I took a close look at some of Celestrons new Nexstar Evolution telescopes. As the name implies this is a logical next step for the consumer telescope. Most of the new and innovative features of the Evolution series are in the mount. The mount offers worm gears and upgraded motors for improved tracking and reduced backlash. The mount also has integrated carry handles and manual clutches. For the first time in a consumer telescope the mount includes a rechargeable lithium-ion battery with a 10 hour run time and built in wireless control from iOS and Android devices. These telescopes are not cheap though. They are about 35% more expensive than the Nexstar SE line. The Nexstar Evolution is offered with a 6”, 8” or a 9.25” optical tube with StarBright XLT coatings. http://www.celestron.com/browse-shop/astronomy/telescopes/series/nexstar-evolution-telescopes

Dennis Gudzevich submits the following opinion of a vendor that he liked –

“I was very impressed with Polaris Precision Company, which manufactures a series of products called the Lander Pier/Tripods, and I am particularly interested in their automated tripod which you can raise or lower to a comfortable working height with a remote control. As far as I know you can raise and lower it by around 17 inches. The only thing that I wish that they had added was an optional built in battery pack. Right now you have to use an external power source such as the Celestron Power Tank and an external power cable. Other than that, I like the tripod. It seems very stable, and they say that it will maintain polar alignment from horizon to zenith. Plus it only weighs about 30 pounds. For those members that use an equatorial mount are probably aware, it can sometimes be a pain setting up a tripod just to find out that it’s too high, or too low for all viewing with all people. You can put an equatorial mount on top, or a fork type mount for telescopes or binoculars, and they can custom make a mounting plate for your needs. I look forward to seeing some reviews of the product in the future.” Members can check out their site and video at www.polarisprecision.co.uk.

Ron Sampson entered a drawing held by Vixen and won an 80mm refractor. I think that was the only prize won by anyone from NSAAC. I did tell my wife that I “won” some prizes. Now I just have to keep her from seeing next months credit card statement.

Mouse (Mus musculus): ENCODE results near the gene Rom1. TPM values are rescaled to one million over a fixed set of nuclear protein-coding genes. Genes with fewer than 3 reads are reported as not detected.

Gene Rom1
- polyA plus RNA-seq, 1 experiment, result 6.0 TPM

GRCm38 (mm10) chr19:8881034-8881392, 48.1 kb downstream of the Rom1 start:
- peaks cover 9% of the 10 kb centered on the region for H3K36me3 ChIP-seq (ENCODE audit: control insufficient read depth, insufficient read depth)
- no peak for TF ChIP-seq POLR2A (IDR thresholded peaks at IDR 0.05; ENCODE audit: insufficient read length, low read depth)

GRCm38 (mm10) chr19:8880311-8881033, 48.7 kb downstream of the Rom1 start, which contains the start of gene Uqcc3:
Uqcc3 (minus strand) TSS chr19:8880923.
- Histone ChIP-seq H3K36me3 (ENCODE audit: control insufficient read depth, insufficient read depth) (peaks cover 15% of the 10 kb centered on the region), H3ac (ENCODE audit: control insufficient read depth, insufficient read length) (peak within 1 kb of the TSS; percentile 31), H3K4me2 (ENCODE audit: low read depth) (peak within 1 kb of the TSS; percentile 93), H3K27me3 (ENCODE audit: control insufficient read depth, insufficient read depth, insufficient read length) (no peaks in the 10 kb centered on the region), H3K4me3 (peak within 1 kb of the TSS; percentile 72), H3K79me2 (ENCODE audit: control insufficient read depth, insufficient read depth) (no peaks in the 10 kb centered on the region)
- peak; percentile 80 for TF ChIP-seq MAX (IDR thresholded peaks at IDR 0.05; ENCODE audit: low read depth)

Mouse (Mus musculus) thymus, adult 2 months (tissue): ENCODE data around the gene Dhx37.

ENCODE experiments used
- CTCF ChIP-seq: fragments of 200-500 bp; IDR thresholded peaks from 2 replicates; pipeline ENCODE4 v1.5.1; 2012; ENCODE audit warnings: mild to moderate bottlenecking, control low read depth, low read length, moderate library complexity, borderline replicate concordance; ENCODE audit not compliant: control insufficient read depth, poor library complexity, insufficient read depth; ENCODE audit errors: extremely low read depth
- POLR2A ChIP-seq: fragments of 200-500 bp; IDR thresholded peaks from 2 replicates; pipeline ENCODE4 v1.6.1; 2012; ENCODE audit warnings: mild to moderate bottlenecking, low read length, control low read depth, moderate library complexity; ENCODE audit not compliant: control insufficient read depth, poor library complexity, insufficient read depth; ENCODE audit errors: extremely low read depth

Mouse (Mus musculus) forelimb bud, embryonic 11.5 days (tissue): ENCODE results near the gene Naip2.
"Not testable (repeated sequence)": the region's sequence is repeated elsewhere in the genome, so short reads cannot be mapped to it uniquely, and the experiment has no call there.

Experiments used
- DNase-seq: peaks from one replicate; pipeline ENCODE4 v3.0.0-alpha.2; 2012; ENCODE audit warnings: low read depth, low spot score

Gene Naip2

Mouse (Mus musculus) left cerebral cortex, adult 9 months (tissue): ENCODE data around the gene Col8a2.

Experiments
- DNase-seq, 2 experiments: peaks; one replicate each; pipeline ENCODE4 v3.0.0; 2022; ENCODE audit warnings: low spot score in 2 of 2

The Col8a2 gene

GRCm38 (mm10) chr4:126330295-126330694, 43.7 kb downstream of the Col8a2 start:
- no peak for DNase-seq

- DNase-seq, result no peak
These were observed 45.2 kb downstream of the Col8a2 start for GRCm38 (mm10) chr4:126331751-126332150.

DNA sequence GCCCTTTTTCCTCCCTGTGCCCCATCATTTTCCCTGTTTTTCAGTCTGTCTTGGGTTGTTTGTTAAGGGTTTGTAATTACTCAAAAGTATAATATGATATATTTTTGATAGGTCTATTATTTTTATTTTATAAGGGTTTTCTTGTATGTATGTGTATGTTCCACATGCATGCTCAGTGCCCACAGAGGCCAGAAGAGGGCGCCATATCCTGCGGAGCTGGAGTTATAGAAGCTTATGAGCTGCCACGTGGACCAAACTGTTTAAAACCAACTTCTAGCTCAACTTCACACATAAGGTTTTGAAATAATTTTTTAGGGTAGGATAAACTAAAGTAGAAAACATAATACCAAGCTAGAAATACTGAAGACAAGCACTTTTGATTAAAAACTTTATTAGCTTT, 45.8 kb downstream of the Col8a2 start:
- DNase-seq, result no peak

Kevin Acert, Ron Sampson, Dan Smoody and Dennis Gudzevich watching a product demonstration by one of the NEAF vendors

Kevin Acert, Ron Sampson, Dan Smoody and Dennis Gudzevich watching a product demonstration by one of the NEAF vendors

Some of the other vendors visited included; TeleVue, Vixen, Sky Watcher, Meade, Explore Scientific, Teeters Telescopes, Astronomy To Go, TelescopeS.net, OPT, Moonlight focusers, Astronomy Magazine, Sky and Telescope, Astronomy Technology Today and many, many more.

While at NEAF we saw some friends from back east. We ran into Michael Deneen and Mario Motta of GAAC who happened to be staying at the same hotel as us. We also saw Ted Blank in the Celestron Theater and chatted briefly after one of the talks.

 

Finally, Kevin Ackert shares one of his NEAF experiences –

“Don’t wear a Red Sox shirt. A guy tried to charge me $20 for a bottle of water, then lowered the price to $5. The next day I found out the water was $2 a bottle. He told me it was because of the shirt. Then two NY cops get on me, ‘What can we get him for? Let’s keep an eye on him…’  When at NEAF, do as the NY’ers do.”

Good advice Kevin.

We had a great time at NEAF even though I missed the solar observing. We spent most of the day Saturday in the Celestron Theater so we missed the solar observing and Sunday was mostly cloudy in the morning so there wasn’t any solar observing taking place. I am already looking forward to next year.

Clear Skies,
Kevin Hocker
NSAAC President

NEAF

2 Responses to “NEAF 2014 visit summary – April 12 & 13, 2014”

  1. Ted Blank says:

    It was great seeing you guys at NEAF. Good writeup! I liked the bumper sticker that Alan Stern gave out to the kid who asked the first question after his talk. It said, “My other vehicle is on its way to Pluto.” Al Nagler had one too.

    Ted

  2. Good running into Ed and Kevin at the hotel; went to a great presentation by Ted and really enjoyed Alan Stern’s talk too. Sorry to miss the rest of you. Next time we should stay in touch and convene for coffee or a meal.